Second-hand is first as more youth are drawn to thrift shopping
Millennials and Gen Z embrace thrift shopping as they can find unique apparel that is affordable
Millennials and those in Generation Z are embracing thrift shopping 2½ times faster than any other age group.
That is according to research published by ThredUp, the world's largest fashion resale platform inspiring a new generation to think second-hand first, in its 2020 resale report.
Purchasing used clothing is a niche trend that is also gaining traction in Singapore.
Mr Gilbert Salonga, owner of Lucky Plaza Bazaar, told The New Paper that 60 per cent of its customers are youth in Singapore "as the younger generation likes upcycling our clothing".
Meanwhile, SSVP Shop's venture into social media marketing during the circuit breaker also attracted a younger fan base. They make up 40 per cent of its customers, displaying "an awareness of being sustainable and buying responsibly", said shop supervisor Maurice Wong.
Being able to find distinctive apparel at an affordable price - as low as $2 for clothes and bags - is the main appeal of thrift shopping.
Miss Bernice Chia, 19, who is waiting to enter university, said: "I can get unique pieces that cost lower than retail prices at (regular shops). It is also very cheap to get a (whole) outfit - top, bottom, bag and shoes - that costs less than $30 altogether."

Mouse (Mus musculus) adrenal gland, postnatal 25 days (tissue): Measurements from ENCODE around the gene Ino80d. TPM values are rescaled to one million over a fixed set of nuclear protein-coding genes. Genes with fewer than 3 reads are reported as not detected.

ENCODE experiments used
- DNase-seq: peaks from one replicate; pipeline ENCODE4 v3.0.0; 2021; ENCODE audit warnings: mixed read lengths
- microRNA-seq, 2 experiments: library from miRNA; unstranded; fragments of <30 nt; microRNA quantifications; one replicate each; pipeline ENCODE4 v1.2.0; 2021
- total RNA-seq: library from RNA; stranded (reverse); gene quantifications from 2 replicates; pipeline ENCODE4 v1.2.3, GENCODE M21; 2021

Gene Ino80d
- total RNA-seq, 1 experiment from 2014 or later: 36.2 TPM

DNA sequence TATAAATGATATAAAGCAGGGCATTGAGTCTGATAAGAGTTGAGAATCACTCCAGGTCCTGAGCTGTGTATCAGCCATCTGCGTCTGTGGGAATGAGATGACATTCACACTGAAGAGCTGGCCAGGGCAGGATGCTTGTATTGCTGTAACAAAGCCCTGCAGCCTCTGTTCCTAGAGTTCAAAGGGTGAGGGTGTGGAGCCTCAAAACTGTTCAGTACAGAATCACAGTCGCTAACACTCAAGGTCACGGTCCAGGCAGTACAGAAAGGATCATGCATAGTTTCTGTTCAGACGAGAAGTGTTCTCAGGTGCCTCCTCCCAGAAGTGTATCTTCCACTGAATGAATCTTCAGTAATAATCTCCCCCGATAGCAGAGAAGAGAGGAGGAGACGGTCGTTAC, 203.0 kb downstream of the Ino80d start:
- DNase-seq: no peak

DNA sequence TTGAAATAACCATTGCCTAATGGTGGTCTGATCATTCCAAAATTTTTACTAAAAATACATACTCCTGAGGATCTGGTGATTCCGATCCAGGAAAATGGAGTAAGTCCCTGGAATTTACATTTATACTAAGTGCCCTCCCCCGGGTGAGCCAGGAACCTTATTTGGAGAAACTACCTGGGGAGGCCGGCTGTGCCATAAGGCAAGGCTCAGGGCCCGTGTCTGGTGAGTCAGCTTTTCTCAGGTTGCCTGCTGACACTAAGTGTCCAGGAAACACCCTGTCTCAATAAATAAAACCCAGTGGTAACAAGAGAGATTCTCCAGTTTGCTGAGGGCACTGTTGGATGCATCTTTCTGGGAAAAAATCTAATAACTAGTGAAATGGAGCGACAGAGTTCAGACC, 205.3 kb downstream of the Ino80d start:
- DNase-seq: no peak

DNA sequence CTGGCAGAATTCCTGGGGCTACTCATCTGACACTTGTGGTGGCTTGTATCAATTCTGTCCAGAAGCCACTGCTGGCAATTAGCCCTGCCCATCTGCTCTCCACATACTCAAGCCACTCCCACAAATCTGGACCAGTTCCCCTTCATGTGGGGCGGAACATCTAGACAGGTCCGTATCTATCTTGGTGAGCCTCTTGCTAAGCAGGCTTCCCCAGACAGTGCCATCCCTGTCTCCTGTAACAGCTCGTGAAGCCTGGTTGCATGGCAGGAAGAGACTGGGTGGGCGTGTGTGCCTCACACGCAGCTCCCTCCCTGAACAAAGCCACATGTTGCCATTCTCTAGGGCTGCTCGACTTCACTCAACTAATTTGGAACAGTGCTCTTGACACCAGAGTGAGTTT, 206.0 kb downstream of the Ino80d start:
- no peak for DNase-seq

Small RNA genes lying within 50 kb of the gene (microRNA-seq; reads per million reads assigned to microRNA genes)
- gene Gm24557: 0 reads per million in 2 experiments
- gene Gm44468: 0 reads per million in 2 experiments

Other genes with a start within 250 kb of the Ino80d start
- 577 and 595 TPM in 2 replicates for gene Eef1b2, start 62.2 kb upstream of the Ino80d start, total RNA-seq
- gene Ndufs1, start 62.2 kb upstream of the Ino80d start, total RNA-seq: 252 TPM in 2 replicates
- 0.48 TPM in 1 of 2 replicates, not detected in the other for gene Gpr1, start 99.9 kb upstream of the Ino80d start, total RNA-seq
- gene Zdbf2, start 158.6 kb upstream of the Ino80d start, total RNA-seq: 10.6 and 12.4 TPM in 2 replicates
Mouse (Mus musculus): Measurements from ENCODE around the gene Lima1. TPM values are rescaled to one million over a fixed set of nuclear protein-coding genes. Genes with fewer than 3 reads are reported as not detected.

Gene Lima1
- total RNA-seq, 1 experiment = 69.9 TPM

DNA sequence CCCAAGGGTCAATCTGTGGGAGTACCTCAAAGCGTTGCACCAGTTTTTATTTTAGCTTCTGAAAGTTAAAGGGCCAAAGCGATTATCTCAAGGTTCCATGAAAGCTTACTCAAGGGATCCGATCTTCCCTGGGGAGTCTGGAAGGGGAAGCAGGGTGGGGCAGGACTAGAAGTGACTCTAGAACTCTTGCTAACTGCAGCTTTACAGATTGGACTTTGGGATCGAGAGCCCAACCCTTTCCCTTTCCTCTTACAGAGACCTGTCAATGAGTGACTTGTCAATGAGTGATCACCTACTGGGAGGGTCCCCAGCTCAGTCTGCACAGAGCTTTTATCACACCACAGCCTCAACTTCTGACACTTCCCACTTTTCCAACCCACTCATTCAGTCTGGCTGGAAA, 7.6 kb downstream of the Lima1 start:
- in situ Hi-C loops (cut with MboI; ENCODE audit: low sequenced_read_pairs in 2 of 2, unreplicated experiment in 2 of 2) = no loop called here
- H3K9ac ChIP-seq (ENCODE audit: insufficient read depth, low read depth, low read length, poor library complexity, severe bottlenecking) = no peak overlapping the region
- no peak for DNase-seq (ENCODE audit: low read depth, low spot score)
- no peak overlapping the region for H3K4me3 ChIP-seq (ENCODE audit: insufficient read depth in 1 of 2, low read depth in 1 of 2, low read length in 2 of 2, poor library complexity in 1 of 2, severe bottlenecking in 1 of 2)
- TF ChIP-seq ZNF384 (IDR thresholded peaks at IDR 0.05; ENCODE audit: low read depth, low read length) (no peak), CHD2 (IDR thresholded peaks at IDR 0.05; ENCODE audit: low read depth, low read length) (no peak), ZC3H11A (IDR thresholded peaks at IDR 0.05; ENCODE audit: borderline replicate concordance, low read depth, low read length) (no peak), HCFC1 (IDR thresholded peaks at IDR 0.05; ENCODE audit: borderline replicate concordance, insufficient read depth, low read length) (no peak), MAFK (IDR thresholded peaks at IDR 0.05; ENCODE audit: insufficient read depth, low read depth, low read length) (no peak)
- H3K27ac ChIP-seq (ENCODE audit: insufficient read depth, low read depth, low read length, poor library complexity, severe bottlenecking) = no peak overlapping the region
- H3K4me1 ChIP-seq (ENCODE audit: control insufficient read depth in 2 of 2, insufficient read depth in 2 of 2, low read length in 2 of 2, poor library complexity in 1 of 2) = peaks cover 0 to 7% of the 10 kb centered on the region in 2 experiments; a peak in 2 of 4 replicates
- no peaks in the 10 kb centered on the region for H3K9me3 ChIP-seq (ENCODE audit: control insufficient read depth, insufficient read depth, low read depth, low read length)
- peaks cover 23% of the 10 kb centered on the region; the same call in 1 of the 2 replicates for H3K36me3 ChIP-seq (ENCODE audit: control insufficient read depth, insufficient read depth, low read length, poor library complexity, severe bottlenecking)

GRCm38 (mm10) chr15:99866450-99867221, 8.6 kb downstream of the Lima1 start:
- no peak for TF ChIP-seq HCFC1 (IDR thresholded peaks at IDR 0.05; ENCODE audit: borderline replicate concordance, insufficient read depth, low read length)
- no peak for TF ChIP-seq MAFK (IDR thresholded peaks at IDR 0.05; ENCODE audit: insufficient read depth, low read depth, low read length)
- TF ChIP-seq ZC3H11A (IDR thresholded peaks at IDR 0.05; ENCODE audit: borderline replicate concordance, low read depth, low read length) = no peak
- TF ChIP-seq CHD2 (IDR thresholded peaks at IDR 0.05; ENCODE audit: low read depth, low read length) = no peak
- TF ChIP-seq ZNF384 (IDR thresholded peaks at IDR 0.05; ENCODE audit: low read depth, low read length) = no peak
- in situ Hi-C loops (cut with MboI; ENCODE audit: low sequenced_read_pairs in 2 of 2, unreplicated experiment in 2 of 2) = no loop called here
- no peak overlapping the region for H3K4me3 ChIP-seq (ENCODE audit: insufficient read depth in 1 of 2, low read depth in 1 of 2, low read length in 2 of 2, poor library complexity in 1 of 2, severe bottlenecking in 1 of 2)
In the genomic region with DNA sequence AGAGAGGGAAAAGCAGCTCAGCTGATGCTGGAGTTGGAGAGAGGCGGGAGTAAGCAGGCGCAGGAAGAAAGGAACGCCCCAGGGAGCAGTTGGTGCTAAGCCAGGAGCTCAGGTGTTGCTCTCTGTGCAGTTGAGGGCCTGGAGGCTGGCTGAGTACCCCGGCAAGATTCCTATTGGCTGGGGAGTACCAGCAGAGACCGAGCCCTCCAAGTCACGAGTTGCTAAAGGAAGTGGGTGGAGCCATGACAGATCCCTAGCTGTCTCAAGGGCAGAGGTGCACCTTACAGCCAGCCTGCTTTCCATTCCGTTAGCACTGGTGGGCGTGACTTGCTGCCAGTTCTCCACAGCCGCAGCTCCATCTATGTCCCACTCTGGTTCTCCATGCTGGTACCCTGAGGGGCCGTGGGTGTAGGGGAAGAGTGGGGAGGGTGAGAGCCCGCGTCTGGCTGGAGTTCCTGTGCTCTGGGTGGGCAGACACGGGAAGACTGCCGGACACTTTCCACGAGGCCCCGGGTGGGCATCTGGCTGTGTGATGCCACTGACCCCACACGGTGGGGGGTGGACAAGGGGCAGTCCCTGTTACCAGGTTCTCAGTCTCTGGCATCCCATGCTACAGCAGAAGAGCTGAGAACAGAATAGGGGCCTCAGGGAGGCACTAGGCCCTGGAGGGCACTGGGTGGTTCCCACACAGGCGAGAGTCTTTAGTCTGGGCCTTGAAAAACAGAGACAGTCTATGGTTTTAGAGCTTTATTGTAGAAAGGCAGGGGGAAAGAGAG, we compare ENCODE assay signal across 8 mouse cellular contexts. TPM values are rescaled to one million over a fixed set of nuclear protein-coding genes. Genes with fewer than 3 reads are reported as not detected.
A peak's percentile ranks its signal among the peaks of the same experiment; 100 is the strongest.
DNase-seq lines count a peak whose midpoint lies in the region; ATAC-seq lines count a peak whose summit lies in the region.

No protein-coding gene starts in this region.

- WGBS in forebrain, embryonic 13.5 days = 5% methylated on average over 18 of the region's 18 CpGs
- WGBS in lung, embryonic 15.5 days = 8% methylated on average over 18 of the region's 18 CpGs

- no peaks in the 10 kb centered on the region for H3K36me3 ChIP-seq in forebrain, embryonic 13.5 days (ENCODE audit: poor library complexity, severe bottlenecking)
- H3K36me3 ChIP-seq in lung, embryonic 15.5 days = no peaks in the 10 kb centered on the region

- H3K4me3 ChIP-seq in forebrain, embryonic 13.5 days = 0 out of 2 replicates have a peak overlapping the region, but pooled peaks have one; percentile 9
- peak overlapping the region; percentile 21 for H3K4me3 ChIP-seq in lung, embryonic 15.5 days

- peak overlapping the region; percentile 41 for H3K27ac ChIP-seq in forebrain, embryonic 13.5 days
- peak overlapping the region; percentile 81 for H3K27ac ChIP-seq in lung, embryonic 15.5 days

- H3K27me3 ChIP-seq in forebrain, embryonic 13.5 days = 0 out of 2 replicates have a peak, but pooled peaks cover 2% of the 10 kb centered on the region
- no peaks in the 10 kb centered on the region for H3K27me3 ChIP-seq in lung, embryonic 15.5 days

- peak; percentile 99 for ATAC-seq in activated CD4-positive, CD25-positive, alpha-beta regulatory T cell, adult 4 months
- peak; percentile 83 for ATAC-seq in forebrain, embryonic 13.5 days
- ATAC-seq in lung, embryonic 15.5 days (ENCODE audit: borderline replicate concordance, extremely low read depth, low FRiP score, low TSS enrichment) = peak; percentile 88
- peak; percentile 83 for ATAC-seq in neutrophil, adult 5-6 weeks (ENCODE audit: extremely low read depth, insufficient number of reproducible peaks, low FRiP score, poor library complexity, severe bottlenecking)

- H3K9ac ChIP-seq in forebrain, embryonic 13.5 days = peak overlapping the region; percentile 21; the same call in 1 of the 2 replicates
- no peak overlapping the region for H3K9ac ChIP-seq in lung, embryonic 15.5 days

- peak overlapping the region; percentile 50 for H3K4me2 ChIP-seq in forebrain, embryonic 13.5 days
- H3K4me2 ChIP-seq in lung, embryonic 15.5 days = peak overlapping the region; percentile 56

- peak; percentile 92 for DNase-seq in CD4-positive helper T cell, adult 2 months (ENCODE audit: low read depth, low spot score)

Ms Kate Koh, programme and volunteer management executive at the Singapore Council of Women's Organisations, which runs New2U Thrift Shop, said: "More youth these days opt for pre-loved items or even start to DIY their own fashion pieces with pre-loved items they get from thrifting.
"Thrifting contains an element of surprise as you never know what you might find in a thrift store. If you are lucky, you might even find a brand new item at a very affordable price.
"Thrifting is also one way of creating sustainable fashion and generating less waste as items are donated, sold and owned by more than one person, increasing the item's lifespan."
Like the rest of the retail sector, thrift shopping could not avoid the downturn caused by the Covid-19 pandemic.
Sales at Lucky Plaza Bazaar fell by more than 50 per cent and foot traffic at SSVP Shop decreased by 20 per cent.
While businesses have regained momentum since restrictions have been relaxed, New2U Thrift Shop's - which caters to students, tourists, migrant domestic workers and professionals alike - Ms Koh said it has yet to see "traffic similar to pre-Covid days".
But thrift shoppers have resumed their activities, taking precautions like wearing gloves and sanitising their hands.
Ms Koh said: "We believe thrifting can be a lifestyle choice regardless of monetary considerations. More youth today are more involved and concerned with the impact that humans have on the environment and many have taken conscious steps to play their part."
Miss Ashleigh Gan, 18, who just finished her stint at a junior college, hopes those who jump on the thrifting bandwagon will not block out those who depend on such items.
She said: "It should not prevent people who actually need these affordable clothing from purchasing them as prices may rise with this trend."